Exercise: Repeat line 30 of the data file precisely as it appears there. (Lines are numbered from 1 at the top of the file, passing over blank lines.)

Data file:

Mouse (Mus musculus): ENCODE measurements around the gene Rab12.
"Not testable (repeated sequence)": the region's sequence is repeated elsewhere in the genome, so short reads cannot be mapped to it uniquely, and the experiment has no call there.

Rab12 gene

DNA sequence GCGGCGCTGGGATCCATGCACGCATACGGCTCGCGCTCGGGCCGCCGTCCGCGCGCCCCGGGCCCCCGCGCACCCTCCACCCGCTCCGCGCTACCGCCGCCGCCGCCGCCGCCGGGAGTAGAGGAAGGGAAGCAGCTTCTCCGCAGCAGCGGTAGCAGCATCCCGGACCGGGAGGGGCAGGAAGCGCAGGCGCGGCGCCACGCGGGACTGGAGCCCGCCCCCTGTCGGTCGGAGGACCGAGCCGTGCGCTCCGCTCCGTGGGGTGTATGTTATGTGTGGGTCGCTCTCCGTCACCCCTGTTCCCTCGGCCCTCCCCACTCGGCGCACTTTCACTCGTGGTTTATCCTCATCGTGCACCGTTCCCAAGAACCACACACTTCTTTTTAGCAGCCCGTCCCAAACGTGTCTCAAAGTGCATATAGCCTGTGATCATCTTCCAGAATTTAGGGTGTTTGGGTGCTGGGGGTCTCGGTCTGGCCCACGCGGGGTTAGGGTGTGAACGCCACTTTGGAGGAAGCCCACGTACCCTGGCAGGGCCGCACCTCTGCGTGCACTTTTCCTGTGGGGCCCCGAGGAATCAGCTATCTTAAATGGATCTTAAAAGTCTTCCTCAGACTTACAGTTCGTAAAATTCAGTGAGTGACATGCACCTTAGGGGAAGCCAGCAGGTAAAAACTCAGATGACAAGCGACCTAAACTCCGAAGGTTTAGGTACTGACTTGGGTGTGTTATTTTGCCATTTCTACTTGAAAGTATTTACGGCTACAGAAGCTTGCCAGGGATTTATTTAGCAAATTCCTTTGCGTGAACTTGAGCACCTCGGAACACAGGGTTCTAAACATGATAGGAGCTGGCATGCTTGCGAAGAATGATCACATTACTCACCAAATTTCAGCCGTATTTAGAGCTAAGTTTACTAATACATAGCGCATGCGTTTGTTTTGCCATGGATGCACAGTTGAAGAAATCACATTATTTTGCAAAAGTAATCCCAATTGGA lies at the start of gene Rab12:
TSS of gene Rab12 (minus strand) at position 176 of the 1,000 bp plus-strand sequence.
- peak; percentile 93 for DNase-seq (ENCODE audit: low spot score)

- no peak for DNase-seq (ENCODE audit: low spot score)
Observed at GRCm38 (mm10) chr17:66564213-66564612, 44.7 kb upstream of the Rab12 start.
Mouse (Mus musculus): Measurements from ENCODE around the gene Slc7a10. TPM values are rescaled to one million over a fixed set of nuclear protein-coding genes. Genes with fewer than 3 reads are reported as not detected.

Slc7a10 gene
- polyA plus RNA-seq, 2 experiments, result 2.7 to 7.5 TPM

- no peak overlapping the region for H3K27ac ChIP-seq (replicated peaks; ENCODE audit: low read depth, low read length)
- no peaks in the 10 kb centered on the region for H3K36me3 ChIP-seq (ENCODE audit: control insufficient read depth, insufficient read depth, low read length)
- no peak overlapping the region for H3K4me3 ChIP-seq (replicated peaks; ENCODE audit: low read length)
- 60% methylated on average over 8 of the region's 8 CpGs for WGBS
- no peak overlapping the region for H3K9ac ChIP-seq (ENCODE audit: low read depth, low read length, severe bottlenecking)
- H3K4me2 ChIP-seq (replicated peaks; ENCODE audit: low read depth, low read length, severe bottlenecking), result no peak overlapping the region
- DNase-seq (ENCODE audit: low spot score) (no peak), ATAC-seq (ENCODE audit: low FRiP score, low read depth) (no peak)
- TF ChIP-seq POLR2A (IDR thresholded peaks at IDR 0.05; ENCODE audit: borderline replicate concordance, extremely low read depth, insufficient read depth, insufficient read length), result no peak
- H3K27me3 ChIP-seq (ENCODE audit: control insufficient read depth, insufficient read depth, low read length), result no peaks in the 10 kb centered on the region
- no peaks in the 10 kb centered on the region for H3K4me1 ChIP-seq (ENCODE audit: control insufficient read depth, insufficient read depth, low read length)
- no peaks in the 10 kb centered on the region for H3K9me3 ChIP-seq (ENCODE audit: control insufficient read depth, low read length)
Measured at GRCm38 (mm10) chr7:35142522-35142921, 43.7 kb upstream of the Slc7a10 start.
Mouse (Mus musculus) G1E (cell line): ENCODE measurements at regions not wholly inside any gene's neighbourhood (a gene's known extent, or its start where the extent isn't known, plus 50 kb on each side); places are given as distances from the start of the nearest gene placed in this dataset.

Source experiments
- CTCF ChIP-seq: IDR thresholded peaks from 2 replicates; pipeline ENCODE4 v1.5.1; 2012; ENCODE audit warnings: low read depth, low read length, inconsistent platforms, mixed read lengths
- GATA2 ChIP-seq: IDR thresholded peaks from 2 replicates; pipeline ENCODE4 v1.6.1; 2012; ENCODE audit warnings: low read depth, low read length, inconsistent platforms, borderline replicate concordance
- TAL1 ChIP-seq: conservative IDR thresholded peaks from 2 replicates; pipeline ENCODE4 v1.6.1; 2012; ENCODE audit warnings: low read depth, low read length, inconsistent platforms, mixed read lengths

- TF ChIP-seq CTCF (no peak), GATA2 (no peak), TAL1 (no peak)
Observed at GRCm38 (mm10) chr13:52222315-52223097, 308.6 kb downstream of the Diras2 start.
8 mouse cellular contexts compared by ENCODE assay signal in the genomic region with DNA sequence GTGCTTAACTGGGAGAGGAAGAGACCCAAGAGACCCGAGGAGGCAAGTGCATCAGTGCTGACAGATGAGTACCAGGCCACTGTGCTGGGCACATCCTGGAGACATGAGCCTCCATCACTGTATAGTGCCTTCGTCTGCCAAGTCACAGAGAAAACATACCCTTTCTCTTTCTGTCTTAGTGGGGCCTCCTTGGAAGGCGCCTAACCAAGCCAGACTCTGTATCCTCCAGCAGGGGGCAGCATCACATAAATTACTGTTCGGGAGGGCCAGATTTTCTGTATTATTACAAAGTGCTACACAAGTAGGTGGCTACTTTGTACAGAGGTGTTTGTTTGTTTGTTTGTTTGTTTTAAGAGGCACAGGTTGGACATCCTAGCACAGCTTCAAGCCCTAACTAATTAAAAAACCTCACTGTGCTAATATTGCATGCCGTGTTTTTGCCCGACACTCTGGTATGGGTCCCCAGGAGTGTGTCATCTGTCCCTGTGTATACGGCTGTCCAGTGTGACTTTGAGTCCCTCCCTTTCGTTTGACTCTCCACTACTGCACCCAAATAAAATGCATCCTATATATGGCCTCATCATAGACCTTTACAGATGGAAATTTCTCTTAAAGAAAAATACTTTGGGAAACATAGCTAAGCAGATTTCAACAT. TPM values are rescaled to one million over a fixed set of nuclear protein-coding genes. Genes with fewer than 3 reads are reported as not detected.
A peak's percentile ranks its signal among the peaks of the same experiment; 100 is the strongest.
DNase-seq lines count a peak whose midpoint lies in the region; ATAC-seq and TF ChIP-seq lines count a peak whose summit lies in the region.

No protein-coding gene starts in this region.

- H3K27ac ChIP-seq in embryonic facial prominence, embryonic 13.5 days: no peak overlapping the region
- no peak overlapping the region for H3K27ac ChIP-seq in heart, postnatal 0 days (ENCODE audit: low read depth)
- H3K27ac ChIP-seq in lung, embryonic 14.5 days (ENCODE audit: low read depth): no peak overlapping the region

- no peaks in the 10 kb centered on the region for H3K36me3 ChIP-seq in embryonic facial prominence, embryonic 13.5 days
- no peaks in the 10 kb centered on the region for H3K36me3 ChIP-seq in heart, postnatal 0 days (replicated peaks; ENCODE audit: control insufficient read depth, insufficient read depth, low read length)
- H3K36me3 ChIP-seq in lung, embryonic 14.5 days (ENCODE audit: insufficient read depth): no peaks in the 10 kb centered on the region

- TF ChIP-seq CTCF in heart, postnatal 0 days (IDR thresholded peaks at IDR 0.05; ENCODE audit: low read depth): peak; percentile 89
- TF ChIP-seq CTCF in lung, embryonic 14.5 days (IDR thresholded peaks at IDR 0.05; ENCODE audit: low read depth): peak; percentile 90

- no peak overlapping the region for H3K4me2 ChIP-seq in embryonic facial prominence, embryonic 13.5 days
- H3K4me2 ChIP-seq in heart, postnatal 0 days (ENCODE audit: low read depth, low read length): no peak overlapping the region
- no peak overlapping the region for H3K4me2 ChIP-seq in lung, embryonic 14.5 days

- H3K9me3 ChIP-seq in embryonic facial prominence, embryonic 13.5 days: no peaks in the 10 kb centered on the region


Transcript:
Observed at GRCm38 (mm10) chr13:52222315-52223097, 308.6 kb downstream of the Diras2 start.